FDA clears Ava fertility tracking bracelet

  • February 16, 2021
  • Steve Rogerson

Ava, a Swiss company focused on women’s reproductive health, has received FDA clearance for its fertility tracker, making it the first and only FDA-cleared fertility tracking wearable.

A fertility tracking sensor bracelet and accompanying app, the tracker wearable uses machine learning to aid women in ovulation prediction and facilitation of conception. The device was certified under the European Device Regulation (MDR) and is now backed by the FDA 501(k) clearance.

To gain FDA clearance, Ava submitted multiple performance tests, including a prospective clinical trial demonstrating that the tracker accurately predicted the day of ovulation in a woman’s cycle just as well as urinary LH tests. The research also showed that the tracker detected significantly more post-ovulatory temperature shifts than other publicly available temperature-based ovulation detection products.

“The FDA clearance validates Ava’s efficacy as comparable or superior to standard products found in every pharmacy,” said Ava chief medical officer Maureen Cronin. “However, Ava offers significant advantages over other fertility tracking methods. Not only is Ava easier and less invasive than having to pee on multiple sticks throughout the month, we also detect more fertile days in a woman’s cycle, giving her more time and increased chances to conceive. For example, LH tests only provide around 24 hours advance warning of ovulation, even though a woman is most fertile the three days preceding ovulation. Ava allows users to take advantage of more of the fertile window.”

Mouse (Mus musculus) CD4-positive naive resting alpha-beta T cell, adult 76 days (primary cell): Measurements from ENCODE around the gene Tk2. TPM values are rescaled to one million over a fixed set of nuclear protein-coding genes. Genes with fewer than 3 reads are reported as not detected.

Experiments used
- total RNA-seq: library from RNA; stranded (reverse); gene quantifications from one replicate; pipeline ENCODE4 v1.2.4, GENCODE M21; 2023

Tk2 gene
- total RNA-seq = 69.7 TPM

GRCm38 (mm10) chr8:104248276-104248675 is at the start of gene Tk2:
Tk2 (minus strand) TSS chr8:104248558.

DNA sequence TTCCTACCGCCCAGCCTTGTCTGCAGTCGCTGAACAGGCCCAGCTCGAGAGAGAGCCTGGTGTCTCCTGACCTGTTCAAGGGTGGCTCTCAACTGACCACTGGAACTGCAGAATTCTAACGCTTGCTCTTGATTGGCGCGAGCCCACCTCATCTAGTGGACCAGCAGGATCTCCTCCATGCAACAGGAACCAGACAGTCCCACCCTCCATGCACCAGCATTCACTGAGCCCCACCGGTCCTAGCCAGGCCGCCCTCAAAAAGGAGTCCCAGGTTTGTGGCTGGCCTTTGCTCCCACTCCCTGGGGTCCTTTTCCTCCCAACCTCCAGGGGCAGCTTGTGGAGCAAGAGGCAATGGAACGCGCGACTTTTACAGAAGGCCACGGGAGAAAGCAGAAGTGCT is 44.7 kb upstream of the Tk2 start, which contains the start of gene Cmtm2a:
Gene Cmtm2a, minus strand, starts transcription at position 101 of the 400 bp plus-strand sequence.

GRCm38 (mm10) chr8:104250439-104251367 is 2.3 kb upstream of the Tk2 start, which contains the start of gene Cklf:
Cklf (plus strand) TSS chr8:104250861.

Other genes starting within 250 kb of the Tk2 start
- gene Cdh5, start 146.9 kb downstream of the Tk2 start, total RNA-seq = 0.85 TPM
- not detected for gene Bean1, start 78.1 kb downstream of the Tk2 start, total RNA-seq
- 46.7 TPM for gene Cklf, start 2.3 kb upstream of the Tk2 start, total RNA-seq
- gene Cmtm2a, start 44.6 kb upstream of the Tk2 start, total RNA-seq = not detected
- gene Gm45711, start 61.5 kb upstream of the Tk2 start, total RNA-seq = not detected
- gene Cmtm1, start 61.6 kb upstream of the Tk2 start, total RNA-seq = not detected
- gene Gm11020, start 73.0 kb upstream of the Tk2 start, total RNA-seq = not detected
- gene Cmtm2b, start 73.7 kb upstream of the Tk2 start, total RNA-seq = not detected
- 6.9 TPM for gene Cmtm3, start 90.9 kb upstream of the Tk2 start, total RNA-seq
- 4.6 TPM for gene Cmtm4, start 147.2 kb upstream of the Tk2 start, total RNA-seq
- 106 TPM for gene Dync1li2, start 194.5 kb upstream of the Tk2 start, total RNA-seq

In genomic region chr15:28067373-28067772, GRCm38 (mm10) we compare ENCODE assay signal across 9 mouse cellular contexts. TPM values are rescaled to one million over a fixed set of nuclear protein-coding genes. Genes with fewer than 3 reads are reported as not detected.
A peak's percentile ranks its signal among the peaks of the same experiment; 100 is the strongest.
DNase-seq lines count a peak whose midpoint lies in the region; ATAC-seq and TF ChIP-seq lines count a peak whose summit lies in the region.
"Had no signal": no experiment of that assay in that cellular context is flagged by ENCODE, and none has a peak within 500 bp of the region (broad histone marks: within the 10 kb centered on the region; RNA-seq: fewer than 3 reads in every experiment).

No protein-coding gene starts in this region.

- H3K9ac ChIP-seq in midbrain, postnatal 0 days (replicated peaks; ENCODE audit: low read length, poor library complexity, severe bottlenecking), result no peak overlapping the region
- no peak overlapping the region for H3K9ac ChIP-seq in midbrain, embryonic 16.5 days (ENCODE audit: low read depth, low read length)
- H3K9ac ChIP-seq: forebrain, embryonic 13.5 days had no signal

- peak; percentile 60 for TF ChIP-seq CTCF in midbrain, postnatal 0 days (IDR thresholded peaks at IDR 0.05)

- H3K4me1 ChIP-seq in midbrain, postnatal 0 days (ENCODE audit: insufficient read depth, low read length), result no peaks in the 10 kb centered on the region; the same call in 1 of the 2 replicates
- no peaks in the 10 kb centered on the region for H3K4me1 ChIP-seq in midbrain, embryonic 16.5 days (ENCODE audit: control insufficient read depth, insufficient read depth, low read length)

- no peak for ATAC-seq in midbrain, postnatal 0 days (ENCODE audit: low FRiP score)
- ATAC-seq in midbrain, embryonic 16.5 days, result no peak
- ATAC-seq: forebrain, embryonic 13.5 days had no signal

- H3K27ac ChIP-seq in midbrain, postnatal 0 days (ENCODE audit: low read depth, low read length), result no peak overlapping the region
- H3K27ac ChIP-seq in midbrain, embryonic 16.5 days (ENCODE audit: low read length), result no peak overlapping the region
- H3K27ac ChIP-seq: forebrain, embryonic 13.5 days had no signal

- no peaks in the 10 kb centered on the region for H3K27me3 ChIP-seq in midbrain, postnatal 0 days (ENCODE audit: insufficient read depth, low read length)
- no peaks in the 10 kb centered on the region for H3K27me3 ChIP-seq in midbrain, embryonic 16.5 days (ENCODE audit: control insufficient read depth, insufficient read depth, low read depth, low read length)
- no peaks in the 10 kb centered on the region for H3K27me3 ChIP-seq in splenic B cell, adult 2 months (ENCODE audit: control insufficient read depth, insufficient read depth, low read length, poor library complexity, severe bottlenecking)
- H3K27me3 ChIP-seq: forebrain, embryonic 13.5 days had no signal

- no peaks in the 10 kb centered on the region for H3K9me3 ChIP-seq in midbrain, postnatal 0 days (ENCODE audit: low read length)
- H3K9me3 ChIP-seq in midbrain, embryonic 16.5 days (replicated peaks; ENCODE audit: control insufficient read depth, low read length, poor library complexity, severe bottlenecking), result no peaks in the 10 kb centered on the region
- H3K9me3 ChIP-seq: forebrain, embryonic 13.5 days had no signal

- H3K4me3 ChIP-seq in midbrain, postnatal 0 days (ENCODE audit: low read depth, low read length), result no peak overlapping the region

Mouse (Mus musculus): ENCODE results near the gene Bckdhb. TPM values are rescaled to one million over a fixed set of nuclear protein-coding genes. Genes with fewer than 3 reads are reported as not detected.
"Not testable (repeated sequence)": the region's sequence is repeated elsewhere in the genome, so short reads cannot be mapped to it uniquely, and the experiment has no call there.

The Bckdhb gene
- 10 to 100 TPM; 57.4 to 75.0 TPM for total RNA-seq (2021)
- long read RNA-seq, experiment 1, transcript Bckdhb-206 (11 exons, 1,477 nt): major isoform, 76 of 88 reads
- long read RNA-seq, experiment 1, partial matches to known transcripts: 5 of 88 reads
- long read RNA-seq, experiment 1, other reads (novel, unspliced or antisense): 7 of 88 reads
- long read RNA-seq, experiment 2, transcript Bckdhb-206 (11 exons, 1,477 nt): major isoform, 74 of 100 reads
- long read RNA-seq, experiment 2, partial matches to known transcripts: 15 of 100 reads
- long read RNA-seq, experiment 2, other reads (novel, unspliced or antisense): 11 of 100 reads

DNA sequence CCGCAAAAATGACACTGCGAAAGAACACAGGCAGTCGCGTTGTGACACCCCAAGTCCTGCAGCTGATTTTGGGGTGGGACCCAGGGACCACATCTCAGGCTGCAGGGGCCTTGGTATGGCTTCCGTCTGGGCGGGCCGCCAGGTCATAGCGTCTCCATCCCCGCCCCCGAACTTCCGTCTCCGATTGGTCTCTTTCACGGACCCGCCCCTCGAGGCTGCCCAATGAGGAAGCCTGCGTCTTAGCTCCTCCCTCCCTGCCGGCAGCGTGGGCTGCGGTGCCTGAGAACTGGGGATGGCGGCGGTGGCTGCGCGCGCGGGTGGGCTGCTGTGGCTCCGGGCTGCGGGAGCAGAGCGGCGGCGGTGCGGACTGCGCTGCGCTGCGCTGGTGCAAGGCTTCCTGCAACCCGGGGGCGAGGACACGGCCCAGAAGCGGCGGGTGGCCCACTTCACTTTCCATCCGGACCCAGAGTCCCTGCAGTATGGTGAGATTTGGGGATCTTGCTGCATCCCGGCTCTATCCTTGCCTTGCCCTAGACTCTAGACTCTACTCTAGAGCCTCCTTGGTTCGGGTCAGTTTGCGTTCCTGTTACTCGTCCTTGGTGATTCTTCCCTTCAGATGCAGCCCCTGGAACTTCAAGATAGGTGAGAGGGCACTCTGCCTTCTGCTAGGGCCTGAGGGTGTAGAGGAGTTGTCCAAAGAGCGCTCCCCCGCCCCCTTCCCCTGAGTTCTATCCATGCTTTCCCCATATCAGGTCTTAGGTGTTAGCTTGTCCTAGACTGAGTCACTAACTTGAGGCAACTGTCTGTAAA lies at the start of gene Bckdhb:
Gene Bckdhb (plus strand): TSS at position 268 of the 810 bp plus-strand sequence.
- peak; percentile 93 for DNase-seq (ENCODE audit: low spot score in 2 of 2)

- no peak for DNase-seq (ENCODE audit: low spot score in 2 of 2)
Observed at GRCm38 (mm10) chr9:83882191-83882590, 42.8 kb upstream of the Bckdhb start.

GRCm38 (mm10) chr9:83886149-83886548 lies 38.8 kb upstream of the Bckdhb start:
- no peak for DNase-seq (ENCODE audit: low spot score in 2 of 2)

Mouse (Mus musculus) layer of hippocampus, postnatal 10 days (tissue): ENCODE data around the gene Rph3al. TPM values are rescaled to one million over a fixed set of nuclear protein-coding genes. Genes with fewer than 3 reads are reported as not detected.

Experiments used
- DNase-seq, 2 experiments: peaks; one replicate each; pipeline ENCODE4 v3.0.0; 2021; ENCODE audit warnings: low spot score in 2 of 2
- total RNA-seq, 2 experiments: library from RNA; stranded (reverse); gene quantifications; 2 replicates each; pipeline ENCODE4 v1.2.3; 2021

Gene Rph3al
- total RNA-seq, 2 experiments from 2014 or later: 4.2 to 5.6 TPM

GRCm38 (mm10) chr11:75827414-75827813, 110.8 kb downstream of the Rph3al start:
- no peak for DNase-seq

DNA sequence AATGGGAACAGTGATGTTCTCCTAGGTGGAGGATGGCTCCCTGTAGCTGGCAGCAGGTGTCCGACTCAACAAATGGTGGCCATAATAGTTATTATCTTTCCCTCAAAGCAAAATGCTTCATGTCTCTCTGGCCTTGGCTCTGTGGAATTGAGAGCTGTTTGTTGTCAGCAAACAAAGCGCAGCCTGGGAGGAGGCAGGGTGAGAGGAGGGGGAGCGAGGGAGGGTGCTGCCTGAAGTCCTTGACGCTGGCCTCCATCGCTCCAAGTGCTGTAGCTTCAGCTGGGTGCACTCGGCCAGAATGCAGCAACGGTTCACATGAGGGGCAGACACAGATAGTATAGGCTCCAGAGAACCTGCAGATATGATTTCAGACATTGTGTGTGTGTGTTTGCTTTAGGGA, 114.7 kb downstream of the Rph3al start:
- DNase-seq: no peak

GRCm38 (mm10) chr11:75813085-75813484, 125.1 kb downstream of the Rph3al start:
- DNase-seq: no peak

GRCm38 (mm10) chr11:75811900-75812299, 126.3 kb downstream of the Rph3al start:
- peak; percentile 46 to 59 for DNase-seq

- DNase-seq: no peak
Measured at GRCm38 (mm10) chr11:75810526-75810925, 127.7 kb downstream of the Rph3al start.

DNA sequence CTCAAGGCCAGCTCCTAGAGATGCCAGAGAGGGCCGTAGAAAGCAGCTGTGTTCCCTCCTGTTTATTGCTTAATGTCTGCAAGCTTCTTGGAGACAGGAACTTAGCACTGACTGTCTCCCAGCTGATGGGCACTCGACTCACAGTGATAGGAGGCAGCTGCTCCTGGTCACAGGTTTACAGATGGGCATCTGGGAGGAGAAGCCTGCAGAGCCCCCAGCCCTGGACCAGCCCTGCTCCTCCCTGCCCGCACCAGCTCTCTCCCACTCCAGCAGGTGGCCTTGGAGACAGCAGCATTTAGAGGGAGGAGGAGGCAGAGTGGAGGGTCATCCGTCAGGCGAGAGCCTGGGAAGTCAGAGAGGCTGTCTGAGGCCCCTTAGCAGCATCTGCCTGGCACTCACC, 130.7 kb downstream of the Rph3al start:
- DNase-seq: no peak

In addition, according to Cronin, temperature-based methods of fertility tracking only identify ovulation after the fact, when a woman is no longer fertile. And many temperature-based methods of fertility tracking require that a woman wake up at the same time every morning to take her temperature.

“As a wearable, Ava collects temperature data – jointly with various other physiological parameters – more conveniently,” said Cronin. “And because it measures temperature continuously throughout the night, our data showed that it is more sensitive to detecting post-ovulatory temperature shifts.”

The Ava bracelet is not intended to be used for contraception.

Ava is a digital health company with offices in Zurich, San Francisco, Belgrade and Makati. Its fertility tracking sensor bracelet detects the five most fertile days of a woman’s cycle in real time with 90% accuracy, while also delivering personalised insight about reproductive health and pregnancy.

Worn only during sleep, the bracelet tracks multiple physiological parameters including pulse rate, breathing rate and skin temperature.

Launched in the USA in 2016, the bracelet is now sold in 36 countries and has helped around 40,000 women become pregnant. Studies for the clinical use of Ava have been conducted in collaboration with academic partners around the world, including at the University Hospital of Zurich, Columbia University and Northwestern University’s Feinberg School of Medicine.